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HOUSTON, T.X. — Oil markets are in a bit of turmoil today after Hurricane Harvey brought destruction to the U.S. Gulf Coast over the weekend.

According to Reuters, the most powerful storm to hit Texas in 50 years crippled Houston and its port, knocking out several refineries and crude oil production facilities.

Gasoline prices in the U.S. hit two-year highs as massive floods caused by the storm forced refineries to close. That in turn caused the benchmark price of West Texas Intermediate crude to fall as the refinery shutdowns could reduce demand for American crude.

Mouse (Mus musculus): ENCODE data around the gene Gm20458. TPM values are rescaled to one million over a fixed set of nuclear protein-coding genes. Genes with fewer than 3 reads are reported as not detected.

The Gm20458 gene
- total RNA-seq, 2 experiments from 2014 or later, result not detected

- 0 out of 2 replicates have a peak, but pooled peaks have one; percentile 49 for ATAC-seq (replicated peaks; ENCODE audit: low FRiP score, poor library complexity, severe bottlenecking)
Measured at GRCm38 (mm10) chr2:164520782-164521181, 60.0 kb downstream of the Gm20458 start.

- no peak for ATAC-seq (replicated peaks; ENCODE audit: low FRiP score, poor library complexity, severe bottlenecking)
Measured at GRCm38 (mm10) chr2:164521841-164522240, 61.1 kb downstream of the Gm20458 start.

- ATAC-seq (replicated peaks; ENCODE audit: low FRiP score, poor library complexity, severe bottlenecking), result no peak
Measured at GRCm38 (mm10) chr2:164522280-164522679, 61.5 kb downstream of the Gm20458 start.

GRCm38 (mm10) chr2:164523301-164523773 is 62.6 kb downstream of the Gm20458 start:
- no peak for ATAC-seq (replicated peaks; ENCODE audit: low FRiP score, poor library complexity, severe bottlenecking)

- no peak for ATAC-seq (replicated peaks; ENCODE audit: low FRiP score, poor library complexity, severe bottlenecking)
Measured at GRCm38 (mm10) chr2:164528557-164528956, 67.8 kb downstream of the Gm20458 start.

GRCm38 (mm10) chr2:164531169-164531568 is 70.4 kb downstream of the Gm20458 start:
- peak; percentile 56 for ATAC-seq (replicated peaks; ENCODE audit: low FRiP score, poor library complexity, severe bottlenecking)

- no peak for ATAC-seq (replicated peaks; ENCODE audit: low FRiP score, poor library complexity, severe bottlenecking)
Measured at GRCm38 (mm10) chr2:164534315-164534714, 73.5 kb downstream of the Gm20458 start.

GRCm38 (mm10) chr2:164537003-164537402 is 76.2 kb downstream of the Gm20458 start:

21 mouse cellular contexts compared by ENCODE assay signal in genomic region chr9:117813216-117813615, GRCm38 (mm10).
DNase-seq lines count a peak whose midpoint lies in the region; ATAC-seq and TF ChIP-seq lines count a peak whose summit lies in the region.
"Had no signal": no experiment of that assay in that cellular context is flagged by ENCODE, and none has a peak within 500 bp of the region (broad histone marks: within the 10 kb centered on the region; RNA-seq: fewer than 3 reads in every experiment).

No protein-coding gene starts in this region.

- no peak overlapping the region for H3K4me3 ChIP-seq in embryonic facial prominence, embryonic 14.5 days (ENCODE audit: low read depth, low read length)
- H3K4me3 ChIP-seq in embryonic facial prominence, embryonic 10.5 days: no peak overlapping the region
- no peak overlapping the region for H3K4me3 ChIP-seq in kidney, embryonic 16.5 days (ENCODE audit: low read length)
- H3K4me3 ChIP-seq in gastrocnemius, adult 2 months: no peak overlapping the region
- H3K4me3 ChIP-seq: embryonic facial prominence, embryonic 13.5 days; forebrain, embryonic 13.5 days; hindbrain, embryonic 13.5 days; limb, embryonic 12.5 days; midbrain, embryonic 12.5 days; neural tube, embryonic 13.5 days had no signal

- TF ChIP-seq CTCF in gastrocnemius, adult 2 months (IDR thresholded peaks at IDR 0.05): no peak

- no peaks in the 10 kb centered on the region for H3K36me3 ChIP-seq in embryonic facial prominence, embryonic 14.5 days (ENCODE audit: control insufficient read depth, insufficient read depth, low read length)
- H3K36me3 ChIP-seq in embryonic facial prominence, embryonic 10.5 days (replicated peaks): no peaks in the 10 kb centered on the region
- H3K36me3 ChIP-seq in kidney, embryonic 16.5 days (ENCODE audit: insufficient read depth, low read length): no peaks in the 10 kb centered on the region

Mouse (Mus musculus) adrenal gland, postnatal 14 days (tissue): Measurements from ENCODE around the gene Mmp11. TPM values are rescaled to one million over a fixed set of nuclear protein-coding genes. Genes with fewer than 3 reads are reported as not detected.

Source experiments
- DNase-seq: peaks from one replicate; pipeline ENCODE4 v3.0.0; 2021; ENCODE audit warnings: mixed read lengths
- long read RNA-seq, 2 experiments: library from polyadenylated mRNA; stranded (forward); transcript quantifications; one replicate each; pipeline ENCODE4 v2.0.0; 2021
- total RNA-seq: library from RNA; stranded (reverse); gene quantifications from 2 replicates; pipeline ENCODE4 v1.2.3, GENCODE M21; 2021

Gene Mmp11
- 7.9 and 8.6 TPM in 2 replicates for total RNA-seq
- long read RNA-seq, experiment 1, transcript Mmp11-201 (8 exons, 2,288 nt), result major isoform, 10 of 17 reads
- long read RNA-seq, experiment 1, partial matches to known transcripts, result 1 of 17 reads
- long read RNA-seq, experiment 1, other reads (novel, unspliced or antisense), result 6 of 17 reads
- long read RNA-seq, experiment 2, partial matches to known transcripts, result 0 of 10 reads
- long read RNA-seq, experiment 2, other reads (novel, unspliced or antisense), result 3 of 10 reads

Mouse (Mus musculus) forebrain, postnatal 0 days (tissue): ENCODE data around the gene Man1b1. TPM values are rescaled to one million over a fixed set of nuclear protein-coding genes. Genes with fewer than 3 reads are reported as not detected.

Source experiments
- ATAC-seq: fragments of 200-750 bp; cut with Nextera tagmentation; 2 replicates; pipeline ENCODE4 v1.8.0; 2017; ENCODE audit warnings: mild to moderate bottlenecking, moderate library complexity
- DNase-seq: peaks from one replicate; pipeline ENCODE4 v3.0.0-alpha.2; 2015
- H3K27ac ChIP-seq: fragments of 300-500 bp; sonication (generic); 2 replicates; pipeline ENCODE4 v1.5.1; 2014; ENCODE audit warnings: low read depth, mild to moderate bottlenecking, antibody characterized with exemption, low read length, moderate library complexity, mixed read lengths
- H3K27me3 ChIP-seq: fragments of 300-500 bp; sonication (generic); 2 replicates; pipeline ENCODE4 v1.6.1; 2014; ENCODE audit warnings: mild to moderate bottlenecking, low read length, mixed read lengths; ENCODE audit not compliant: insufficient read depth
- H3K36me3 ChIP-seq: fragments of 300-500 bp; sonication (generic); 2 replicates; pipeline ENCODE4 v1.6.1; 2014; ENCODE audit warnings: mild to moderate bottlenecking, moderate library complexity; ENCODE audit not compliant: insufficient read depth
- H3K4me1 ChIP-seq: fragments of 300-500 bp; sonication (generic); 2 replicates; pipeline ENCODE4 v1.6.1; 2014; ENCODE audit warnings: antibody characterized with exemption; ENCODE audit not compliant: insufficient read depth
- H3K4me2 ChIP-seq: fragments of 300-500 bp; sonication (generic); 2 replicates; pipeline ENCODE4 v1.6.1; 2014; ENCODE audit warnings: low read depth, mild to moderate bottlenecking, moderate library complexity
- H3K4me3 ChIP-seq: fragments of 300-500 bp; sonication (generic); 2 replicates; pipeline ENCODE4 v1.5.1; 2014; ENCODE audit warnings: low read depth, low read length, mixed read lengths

Meanwhile, the price of Brent crude rose as pipeline blockades in Libya slashed that country’s output by nearly 400,000 barrels per day. The discrepancy between the crude oil benchmarks West Texas Intermediate and Brent is now $5.21 per barrel, the widest in two years.

Texas has a total of 5.6 million barrels per day of refining capacity, while neighbouring Louisiana has 3.3 million bpd of capacity. Over 2 million bpd of refining capacity is estimated to have been put offline because of the storm.

Story courtesy Reuters:

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